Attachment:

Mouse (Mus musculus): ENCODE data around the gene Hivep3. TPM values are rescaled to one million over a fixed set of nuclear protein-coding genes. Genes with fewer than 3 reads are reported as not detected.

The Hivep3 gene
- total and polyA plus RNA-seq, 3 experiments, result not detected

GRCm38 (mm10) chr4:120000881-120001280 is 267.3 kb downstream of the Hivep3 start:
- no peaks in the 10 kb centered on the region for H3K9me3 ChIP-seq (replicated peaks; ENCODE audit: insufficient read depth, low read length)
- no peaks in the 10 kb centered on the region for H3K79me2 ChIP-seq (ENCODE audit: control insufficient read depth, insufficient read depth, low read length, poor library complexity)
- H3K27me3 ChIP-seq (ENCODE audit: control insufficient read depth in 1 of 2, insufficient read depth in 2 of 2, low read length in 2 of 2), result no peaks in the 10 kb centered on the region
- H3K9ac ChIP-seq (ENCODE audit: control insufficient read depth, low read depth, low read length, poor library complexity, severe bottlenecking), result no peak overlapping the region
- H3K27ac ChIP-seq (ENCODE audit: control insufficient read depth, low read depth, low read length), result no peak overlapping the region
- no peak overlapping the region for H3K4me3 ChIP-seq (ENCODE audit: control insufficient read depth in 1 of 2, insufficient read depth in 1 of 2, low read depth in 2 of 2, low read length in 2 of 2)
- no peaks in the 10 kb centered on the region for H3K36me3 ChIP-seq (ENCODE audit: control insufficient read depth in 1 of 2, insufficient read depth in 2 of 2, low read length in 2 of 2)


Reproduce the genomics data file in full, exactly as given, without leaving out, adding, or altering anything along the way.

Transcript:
Mouse (Mus musculus): ENCODE data around the gene Hivep3. TPM values are rescaled to one million over a fixed set of nuclear protein-coding genes. Genes with fewer than 3 reads are reported as not detected.

The Hivep3 gene
- total and polyA plus RNA-seq, 3 experiments, result not detected

GRCm38 (mm10) chr4:120000881-120001280 is 267.3 kb downstream of the Hivep3 start:
- no peaks in the 10 kb centered on the region for H3K9me3 ChIP-seq (replicated peaks; ENCODE audit: insufficient read depth, low read length)
- no peaks in the 10 kb centered on the region for H3K79me2 ChIP-seq (ENCODE audit: control insufficient read depth, insufficient read depth, low read length, poor library complexity)
- H3K27me3 ChIP-seq (ENCODE audit: control insufficient read depth in 1 of 2, insufficient read depth in 2 of 2, low read length in 2 of 2), result no peaks in the 10 kb centered on the region
- H3K9ac ChIP-seq (ENCODE audit: control insufficient read depth, low read depth, low read length, poor library complexity, severe bottlenecking), result no peak overlapping the region
- H3K27ac ChIP-seq (ENCODE audit: control insufficient read depth, low read depth, low read length), result no peak overlapping the region
- no peak overlapping the region for H3K4me3 ChIP-seq (ENCODE audit: control insufficient read depth in 1 of 2, insufficient read depth in 1 of 2, low read depth in 2 of 2, low read length in 2 of 2)
- no peaks in the 10 kb centered on the region for H3K36me3 ChIP-seq (ENCODE audit: control insufficient read depth in 1 of 2, insufficient read depth in 2 of 2, low read length in 2 of 2)